As we look towards 2013 and back to all-but the last weeks of 2012, my attention is drawn to three interesting cases heard in the Court of Appeal regarding different allegations of professional negligence against solicitors:
· in Langsam v Beachcroft LLP, it was held that a solicitors’ “excessively cautious advice as to settlement of a claim”, was not in itself professionally negligent where it was premised upon non-negligent advice given by leading counsel. The case also held that in the circumstances, a six-month delay in delivering judgment had not affected the judge’s findings of fact or law;
· in Swain Mason v Mills & Reeve, it was held that a firm of solicitors was not under a duty to advise on the adverse tax consequences that would arise on the death of a client, in circumstances where he had not asked for any such advice, and the death occurred during a routine medical procedure and which the solicitors only knew of by chance. Also it was held that a decision not to accept an offer to mediate does not automatically have adverse costs consequences; and
· in Lloyds TSB Bank Plc v Markandan & Uddin, a firm of solicitors, when acting on behalf of a mortgage lender on the sale and purchase of a property, had committed a breach of trust when it transferred a mortgage advance to the vendors’ purported solicitors without receiving the requisite documentation or a solicitor’s undertaking. Whilst the solicitors were themselves a victim of the fraud, and thus relief could be afforded to a solicitor in such cases pursuant to section 61 of the Trustee Act 1925, it was right not to order it in the instant case due to inexcusable failings by the solicitors.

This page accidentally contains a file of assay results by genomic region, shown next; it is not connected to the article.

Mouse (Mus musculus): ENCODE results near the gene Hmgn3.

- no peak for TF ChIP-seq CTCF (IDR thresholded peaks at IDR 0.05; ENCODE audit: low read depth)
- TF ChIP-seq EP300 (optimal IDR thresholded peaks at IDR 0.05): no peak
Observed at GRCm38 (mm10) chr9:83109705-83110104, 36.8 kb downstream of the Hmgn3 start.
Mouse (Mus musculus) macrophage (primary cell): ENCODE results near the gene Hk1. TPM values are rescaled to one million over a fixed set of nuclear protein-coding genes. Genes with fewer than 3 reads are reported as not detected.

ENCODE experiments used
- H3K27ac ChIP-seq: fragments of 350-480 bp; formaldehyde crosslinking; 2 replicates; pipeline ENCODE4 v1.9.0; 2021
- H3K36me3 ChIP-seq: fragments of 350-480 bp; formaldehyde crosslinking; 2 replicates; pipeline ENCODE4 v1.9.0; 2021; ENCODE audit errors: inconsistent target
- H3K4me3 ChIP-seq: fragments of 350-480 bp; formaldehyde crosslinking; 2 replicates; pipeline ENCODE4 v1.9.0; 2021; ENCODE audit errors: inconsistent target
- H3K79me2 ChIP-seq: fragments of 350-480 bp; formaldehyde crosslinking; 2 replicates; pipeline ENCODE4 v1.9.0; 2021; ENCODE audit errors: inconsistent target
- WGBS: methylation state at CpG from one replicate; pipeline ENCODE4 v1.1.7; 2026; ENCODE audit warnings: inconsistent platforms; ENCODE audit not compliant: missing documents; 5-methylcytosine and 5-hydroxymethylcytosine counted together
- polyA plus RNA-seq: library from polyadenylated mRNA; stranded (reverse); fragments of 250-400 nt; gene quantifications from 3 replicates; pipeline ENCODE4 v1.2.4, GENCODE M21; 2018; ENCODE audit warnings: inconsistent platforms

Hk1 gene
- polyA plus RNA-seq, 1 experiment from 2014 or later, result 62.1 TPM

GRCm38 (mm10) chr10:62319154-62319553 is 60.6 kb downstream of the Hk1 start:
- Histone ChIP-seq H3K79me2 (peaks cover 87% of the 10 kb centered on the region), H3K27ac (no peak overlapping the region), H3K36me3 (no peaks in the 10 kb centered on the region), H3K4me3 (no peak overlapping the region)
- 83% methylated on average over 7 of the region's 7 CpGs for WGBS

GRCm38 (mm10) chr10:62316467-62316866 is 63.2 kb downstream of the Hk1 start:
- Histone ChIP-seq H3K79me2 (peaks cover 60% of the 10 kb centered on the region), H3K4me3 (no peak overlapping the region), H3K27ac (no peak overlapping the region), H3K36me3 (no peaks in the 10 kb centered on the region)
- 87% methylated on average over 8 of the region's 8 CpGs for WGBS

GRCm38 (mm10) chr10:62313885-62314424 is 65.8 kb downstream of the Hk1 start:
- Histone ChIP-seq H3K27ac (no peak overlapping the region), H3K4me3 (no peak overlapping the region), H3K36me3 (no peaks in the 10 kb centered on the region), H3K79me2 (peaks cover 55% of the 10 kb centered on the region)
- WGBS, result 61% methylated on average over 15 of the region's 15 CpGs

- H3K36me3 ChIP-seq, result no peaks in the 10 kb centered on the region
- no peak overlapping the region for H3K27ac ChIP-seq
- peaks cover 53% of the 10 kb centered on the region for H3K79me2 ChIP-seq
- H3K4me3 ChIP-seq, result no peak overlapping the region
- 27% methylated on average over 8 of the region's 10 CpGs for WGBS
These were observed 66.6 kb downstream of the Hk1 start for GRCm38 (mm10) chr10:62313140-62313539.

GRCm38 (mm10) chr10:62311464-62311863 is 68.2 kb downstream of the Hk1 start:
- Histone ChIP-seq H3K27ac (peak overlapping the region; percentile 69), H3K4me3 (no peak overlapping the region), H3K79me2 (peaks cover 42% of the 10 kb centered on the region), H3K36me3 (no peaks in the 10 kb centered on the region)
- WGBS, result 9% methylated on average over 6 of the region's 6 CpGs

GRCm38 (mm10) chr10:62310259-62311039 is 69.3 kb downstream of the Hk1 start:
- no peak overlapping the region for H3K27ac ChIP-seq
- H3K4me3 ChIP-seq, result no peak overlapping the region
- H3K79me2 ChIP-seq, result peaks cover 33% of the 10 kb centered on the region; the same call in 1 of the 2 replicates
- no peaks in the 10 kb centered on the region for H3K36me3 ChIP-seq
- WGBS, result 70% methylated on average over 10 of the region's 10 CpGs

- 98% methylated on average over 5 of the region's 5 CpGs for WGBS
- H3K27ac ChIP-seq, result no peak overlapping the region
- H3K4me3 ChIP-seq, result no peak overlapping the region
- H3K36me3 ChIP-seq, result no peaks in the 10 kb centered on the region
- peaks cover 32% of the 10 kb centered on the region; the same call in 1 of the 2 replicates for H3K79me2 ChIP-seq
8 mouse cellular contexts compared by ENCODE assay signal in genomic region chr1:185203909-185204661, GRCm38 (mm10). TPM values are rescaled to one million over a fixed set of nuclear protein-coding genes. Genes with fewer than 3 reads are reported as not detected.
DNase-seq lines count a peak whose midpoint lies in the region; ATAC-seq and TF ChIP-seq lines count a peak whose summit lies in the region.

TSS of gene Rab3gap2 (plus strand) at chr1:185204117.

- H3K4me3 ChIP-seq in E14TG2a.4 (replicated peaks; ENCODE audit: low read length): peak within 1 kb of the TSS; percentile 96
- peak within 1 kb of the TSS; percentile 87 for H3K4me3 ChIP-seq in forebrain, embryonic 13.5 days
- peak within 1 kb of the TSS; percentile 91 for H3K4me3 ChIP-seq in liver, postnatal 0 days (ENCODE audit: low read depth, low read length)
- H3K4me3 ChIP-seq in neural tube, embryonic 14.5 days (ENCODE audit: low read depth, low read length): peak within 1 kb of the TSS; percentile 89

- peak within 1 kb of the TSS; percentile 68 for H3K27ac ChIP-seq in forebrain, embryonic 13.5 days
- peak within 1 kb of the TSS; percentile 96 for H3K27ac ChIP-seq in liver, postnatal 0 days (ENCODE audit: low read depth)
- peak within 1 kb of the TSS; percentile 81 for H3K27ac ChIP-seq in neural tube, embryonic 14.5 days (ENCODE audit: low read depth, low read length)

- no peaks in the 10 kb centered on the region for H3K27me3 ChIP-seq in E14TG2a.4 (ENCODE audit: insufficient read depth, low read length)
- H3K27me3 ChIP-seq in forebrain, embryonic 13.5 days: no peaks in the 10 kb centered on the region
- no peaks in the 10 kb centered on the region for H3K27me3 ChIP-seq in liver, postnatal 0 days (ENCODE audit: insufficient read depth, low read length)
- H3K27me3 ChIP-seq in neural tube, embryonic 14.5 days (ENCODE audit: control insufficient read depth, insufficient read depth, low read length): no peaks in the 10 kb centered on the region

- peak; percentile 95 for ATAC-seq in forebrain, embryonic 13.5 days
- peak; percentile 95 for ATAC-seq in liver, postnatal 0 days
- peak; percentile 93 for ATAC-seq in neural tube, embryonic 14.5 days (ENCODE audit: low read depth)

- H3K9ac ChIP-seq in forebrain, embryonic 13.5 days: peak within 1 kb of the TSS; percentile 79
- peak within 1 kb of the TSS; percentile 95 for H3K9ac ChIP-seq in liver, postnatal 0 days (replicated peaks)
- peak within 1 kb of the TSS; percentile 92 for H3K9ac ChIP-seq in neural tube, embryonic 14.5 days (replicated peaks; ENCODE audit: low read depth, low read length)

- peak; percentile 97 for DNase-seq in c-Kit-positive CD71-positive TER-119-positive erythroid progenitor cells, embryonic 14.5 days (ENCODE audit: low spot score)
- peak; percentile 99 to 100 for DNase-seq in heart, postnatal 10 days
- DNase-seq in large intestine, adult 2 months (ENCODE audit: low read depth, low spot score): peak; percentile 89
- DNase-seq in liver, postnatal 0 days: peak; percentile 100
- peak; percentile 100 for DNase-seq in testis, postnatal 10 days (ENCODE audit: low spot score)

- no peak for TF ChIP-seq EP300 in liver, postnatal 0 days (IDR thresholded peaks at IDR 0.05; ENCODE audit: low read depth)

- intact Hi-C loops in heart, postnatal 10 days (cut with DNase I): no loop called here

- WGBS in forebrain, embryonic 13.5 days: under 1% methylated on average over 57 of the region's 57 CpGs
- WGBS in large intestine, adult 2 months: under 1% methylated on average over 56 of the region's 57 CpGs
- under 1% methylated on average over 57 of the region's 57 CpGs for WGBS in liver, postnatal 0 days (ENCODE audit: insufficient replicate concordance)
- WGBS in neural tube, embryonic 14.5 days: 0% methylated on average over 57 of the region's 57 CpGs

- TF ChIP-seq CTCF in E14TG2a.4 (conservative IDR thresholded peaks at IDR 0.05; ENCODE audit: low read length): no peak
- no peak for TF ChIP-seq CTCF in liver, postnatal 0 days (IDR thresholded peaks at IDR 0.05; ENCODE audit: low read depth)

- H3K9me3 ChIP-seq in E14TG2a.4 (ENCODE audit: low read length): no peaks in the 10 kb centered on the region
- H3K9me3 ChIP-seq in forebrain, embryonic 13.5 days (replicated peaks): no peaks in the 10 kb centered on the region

This article is a précis of a much longer article by Thomas Crockett in a 2012 Professional Negligence Case Review published by 1 Chancery Lane Chambers, which can be found at http://www.1chancerylane.com/documents/newsletters/ProfNegBriefing_December2012.pdf